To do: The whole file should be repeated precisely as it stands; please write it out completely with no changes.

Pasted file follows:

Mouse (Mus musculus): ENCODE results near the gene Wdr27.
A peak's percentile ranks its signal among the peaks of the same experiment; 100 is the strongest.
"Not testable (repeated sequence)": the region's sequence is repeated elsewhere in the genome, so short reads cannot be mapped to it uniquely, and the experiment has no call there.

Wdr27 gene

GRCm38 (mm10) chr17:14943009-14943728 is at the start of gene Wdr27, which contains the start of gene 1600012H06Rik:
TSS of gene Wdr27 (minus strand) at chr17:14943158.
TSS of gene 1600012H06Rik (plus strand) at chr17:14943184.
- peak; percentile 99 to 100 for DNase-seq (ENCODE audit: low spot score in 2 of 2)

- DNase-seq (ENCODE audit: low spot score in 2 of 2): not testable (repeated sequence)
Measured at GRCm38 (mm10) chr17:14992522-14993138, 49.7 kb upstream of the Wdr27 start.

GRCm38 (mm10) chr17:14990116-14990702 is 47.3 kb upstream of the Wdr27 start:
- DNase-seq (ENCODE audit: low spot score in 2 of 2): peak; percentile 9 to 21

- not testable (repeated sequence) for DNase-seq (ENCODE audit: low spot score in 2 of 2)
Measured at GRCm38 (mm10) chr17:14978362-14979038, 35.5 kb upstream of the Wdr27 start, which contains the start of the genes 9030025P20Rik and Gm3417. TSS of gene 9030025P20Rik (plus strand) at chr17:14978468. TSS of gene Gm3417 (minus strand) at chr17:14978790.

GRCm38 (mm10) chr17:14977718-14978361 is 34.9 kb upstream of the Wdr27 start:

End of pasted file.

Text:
Mouse (Mus musculus): ENCODE results near the gene Wdr27.
A peak's percentile ranks its signal among the peaks of the same experiment; 100 is the strongest.
"Not testable (repeated sequence)": the region's sequence is repeated elsewhere in the genome, so short reads cannot be mapped to it uniquely, and the experiment has no call there.

Wdr27 gene

GRCm38 (mm10) chr17:14943009-14943728 is at the start of gene Wdr27, which contains the start of gene 1600012H06Rik:
TSS of gene Wdr27 (minus strand) at chr17:14943158.
TSS of gene 1600012H06Rik (plus strand) at chr17:14943184.
- peak; percentile 99 to 100 for DNase-seq (ENCODE audit: low spot score in 2 of 2)

- DNase-seq (ENCODE audit: low spot score in 2 of 2): not testable (repeated sequence)
Measured at GRCm38 (mm10) chr17:14992522-14993138, 49.7 kb upstream of the Wdr27 start.

GRCm38 (mm10) chr17:14990116-14990702 is 47.3 kb upstream of the Wdr27 start:
- DNase-seq (ENCODE audit: low spot score in 2 of 2): peak; percentile 9 to 21

- not testable (repeated sequence) for DNase-seq (ENCODE audit: low spot score in 2 of 2)
Measured at GRCm38 (mm10) chr17:14978362-14979038, 35.5 kb upstream of the Wdr27 start, which contains the start of the genes 9030025P20Rik and Gm3417. TSS of gene 9030025P20Rik (plus strand) at chr17:14978468. TSS of gene Gm3417 (minus strand) at chr17:14978790.

GRCm38 (mm10) chr17:14977718-14978361 is 34.9 kb upstream of the Wdr27 start: